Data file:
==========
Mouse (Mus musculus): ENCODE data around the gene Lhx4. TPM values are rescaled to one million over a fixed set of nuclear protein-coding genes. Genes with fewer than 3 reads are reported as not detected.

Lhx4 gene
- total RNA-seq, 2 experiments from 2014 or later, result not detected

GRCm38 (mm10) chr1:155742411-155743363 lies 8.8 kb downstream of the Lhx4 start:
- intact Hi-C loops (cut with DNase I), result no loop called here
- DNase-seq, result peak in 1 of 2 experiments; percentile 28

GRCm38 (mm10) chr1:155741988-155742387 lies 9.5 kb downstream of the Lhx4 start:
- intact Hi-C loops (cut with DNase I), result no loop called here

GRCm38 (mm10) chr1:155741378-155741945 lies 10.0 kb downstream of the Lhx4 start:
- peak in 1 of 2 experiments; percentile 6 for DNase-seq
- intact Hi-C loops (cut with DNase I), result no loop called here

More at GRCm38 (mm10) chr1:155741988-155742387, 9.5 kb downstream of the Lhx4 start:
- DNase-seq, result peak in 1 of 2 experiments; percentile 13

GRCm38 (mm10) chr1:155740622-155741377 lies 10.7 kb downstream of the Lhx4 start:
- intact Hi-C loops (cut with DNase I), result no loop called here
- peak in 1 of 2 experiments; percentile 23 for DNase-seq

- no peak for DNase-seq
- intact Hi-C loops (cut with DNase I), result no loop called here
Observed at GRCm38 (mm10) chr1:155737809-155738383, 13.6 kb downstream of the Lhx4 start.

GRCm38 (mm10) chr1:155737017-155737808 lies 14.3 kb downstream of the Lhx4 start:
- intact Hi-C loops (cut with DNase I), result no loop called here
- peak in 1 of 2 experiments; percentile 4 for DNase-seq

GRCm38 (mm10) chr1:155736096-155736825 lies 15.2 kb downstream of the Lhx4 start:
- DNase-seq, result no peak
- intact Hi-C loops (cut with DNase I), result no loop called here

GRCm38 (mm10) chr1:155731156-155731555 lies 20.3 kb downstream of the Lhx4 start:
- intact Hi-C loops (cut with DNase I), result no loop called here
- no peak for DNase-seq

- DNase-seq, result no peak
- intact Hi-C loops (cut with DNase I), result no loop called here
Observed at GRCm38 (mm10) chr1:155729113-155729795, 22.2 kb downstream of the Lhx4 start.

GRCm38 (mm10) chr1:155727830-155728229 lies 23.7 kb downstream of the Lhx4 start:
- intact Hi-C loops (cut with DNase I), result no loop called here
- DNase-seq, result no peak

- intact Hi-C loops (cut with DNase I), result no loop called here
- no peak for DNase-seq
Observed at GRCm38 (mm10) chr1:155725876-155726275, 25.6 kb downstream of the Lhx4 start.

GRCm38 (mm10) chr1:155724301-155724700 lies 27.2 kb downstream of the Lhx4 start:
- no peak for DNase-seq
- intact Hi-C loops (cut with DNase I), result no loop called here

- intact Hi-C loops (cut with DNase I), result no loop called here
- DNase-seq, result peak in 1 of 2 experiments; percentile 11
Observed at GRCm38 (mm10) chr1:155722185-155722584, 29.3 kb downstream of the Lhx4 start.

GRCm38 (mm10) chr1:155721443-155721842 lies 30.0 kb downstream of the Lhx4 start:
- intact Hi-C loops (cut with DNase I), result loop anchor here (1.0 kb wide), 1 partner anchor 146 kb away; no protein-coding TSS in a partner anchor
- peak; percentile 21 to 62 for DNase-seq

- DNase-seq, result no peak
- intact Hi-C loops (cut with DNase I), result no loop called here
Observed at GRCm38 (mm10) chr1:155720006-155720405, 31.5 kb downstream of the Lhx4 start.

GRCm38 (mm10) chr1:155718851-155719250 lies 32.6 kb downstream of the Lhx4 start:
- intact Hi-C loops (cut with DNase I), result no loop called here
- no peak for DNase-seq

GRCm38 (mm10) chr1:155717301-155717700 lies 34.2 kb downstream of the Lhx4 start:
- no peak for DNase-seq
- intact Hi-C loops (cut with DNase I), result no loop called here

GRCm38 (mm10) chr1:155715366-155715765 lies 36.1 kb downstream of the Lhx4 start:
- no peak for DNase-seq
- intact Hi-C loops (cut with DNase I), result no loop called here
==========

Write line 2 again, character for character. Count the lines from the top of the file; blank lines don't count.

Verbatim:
Lhx4 gene